Review by Ian Keogh
Annihilation was perhaps more successful than Marvel expected, a rollicking space adventure uniting assorted off-Earth characters against a horrifying threat. Annihilation Conquest duly followed, picking up on many of the cast, and proving equally successful, not least by spinning out the Guardians of the Galaxy team based in the 21st century.
They’re not the only writers, but the overall control of events falls to the team of Dan Abnett and Andy Lanning who contribute all the Nova portions and the title sequence concluding this Omnibus. There’s more of Nova than other content, as his new series was launched to coincide with the release of Annihilation Conquest, and the first dozen issues rarely stray far from its plot threads. Abnett and Lanning first acquired Nova during Annihilation, and transformed him there from one of many thousands of armoured galactic police to the sole representative of that kind, uniting him with the Worldmind, the sum of all Xanadarian knowledge. A very good interlude is set on Earth, but Abnett and Lanning conclude Nova’s better as a human in the wider universe than one of many hundred Earth-based superheroes.
The bigger story is that in the wake of Annihilation a techno-virus spread by the Phalanx is able to conquer planet after planet, using the chaos of devastation to assimilate their populations into its greater hive mind. The Kree are among the first to fall, and alongside them the Phalanx absorb some very powerful beings all intent on spreading the virus further. The structure of Annihilation is followed, with a prologue introducing matters and thereafter seeing how Quasar with Moondragon, Starlord and several allies, Nova and a new tormented character, Wraith deal with various manifestations of the Phalanx.
The artistic balance is substantially positive. The distorted style of Kyle Hotz doesn’t always work, but in this instance he’s suited to the glum nature of Wraith’s personality, leaving the only disappointment as Tom Raney (sample art right), unfortunately working the six episode title sequence and finale. He never manages clarity, squashing his characters into panels. Mike Perkins is elegant on the prologue, Sean Chen (sample art left) provides interesting visual effects for Nova, Wellinton Alves is good wherever he appears, and Paul Pelletier’s work depicting a planet with machine life forms is spectacular.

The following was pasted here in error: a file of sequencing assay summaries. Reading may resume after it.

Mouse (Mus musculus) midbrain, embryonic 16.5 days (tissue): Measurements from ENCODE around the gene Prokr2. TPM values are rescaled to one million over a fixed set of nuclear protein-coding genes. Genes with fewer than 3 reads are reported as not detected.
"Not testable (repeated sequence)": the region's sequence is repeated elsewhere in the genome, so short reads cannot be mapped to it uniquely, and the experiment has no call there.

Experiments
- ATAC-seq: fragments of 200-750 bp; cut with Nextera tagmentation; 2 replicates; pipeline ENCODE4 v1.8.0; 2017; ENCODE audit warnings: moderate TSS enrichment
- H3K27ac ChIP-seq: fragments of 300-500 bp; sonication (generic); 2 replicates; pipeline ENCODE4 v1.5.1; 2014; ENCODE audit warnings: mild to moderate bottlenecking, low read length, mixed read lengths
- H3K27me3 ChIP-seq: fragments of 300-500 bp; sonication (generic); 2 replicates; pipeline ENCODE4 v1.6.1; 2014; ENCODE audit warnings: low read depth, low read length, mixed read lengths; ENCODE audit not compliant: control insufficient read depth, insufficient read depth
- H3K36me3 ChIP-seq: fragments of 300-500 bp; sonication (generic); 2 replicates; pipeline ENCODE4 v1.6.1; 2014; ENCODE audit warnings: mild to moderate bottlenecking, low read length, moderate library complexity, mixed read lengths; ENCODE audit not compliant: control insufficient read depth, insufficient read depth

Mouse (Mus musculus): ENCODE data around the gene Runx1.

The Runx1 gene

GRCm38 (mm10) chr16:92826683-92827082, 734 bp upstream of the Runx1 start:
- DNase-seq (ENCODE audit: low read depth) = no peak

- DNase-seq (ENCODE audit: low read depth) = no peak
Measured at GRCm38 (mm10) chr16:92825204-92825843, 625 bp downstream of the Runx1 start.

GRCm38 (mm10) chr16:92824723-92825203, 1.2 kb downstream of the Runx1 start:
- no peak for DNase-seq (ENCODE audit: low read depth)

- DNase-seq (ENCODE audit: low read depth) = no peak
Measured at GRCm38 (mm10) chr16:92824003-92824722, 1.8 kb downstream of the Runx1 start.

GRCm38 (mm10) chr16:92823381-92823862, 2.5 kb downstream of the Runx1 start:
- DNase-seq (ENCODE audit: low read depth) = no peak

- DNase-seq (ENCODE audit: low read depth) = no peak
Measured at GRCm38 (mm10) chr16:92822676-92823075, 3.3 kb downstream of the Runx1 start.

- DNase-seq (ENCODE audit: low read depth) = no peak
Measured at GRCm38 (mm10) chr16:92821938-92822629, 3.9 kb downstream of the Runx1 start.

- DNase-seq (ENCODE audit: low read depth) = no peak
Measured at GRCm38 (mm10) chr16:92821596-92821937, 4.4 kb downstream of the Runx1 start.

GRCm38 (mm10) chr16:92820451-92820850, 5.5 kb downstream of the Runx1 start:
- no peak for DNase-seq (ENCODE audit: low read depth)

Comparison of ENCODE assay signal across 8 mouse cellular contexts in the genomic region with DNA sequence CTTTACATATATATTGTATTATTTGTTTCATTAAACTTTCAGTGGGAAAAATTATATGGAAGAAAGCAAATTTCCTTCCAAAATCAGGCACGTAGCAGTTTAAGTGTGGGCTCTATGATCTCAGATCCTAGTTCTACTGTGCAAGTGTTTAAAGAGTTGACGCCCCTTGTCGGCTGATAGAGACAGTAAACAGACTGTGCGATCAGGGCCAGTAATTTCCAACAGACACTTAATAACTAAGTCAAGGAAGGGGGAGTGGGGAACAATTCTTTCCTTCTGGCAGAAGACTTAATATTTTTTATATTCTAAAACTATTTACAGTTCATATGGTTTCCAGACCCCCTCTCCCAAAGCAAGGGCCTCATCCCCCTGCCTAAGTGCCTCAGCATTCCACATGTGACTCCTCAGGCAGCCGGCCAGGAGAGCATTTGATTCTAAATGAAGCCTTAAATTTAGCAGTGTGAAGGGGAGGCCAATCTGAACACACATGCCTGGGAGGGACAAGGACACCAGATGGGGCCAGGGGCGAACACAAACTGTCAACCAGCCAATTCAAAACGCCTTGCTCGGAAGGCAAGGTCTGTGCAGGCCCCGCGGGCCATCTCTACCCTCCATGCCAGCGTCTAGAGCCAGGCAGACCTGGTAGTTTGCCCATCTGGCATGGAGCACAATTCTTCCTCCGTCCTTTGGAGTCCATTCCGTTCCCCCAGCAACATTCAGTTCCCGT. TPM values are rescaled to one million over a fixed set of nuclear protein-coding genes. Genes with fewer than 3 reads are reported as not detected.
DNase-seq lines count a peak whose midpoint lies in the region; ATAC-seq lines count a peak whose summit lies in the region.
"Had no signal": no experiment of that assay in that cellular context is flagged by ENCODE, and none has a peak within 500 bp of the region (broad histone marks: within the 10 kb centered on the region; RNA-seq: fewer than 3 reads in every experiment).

With such a segmented story there are dips. Abnett and Lanning follow a good sequence with Nova on Earth with their weakest section as Nova first attempts to fight off the virus, but their material is generally strong on ideas and surprises. Keith Giffen’s chapters about Star-Lord and allies is, in effect, the formation of the Guardians of the Galaxy, also strong on surprises. Javier Grillo-Marxuach introduces a viable character in Wraith, little seen since, and only the work of Christos Gage on Quasar and Moondragon consistently average. Their relationship never convinces, a transformation is banal, if visually spectacular, and their eventual method of victory telegraphed and obvious. Contrast that with the way Abnett and Lanning introduce all sorts of possible methods of defeating the enemy in the final sequence.
The inclusion of more Nova chapters solves a weakness of Annihilation Conquest spread over Book One and Book Two, where his arrival at the last knockings for a pivotal intervention came over as very convenient. As noted, though, this isn’t gold overall, and at the high cover price for the Omnibus, perhaps best bought as the original paperbacks. Nova’s content can be found in Nova: Annihilation Conquest and Knowhere.